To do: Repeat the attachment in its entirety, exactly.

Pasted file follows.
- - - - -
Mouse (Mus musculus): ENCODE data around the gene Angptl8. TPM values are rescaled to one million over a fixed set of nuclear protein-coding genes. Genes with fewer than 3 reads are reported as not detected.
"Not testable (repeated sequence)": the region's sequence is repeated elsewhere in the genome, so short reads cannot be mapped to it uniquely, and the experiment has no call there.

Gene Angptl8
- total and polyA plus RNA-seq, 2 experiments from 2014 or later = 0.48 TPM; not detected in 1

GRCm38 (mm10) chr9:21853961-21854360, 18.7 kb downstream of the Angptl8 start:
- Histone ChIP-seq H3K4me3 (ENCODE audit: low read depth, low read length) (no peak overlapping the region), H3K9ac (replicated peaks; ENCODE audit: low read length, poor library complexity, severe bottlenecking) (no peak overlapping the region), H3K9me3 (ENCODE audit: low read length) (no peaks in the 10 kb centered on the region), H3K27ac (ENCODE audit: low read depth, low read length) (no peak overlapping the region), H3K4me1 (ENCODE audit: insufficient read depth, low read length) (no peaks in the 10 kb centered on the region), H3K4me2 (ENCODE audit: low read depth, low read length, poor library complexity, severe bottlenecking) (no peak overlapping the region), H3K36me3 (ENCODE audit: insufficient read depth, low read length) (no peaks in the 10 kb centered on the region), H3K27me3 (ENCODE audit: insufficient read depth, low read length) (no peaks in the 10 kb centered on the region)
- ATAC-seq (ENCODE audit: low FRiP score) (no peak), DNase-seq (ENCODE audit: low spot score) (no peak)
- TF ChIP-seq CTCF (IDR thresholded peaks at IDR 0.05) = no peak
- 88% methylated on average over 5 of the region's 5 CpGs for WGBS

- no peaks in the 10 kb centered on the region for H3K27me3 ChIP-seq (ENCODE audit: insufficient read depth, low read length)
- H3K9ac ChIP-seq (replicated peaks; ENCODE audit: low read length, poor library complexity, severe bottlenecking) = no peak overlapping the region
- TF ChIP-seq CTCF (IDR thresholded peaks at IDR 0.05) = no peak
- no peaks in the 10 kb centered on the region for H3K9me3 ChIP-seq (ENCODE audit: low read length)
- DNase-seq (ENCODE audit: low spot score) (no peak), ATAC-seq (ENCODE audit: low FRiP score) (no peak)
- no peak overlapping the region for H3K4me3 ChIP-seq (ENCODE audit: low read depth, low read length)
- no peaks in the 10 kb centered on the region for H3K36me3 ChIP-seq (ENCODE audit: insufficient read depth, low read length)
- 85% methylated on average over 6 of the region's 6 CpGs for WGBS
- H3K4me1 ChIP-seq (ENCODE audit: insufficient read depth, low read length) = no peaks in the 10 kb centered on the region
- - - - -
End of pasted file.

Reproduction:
Mouse (Mus musculus): ENCODE data around the gene Angptl8. TPM values are rescaled to one million over a fixed set of nuclear protein-coding genes. Genes with fewer than 3 reads are reported as not detected.
"Not testable (repeated sequence)": the region's sequence is repeated elsewhere in the genome, so short reads cannot be mapped to it uniquely, and the experiment has no call there.

Gene Angptl8
- total and polyA plus RNA-seq, 2 experiments from 2014 or later = 0.48 TPM; not detected in 1

GRCm38 (mm10) chr9:21853961-21854360, 18.7 kb downstream of the Angptl8 start:
- Histone ChIP-seq H3K4me3 (ENCODE audit: low read depth, low read length) (no peak overlapping the region), H3K9ac (replicated peaks; ENCODE audit: low read length, poor library complexity, severe bottlenecking) (no peak overlapping the region), H3K9me3 (ENCODE audit: low read length) (no peaks in the 10 kb centered on the region), H3K27ac (ENCODE audit: low read depth, low read length) (no peak overlapping the region), H3K4me1 (ENCODE audit: insufficient read depth, low read length) (no peaks in the 10 kb centered on the region), H3K4me2 (ENCODE audit: low read depth, low read length, poor library complexity, severe bottlenecking) (no peak overlapping the region), H3K36me3 (ENCODE audit: insufficient read depth, low read length) (no peaks in the 10 kb centered on the region), H3K27me3 (ENCODE audit: insufficient read depth, low read length) (no peaks in the 10 kb centered on the region)
- ATAC-seq (ENCODE audit: low FRiP score) (no peak), DNase-seq (ENCODE audit: low spot score) (no peak)
- TF ChIP-seq CTCF (IDR thresholded peaks at IDR 0.05) = no peak
- 88% methylated on average over 5 of the region's 5 CpGs for WGBS

- no peaks in the 10 kb centered on the region for H3K27me3 ChIP-seq (ENCODE audit: insufficient read depth, low read length)
- H3K9ac ChIP-seq (replicated peaks; ENCODE audit: low read length, poor library complexity, severe bottlenecking) = no peak overlapping the region
- TF ChIP-seq CTCF (IDR thresholded peaks at IDR 0.05) = no peak
- no peaks in the 10 kb centered on the region for H3K9me3 ChIP-seq (ENCODE audit: low read length)
- DNase-seq (ENCODE audit: low spot score) (no peak), ATAC-seq (ENCODE audit: low FRiP score) (no peak)
- no peak overlapping the region for H3K4me3 ChIP-seq (ENCODE audit: low read depth, low read length)
- no peaks in the 10 kb centered on the region for H3K36me3 ChIP-seq (ENCODE audit: insufficient read depth, low read length)
- 85% methylated on average over 6 of the region's 6 CpGs for WGBS
- H3K4me1 ChIP-seq (ENCODE audit: insufficient read depth, low read length) = no peaks in the 10 kb centered on the region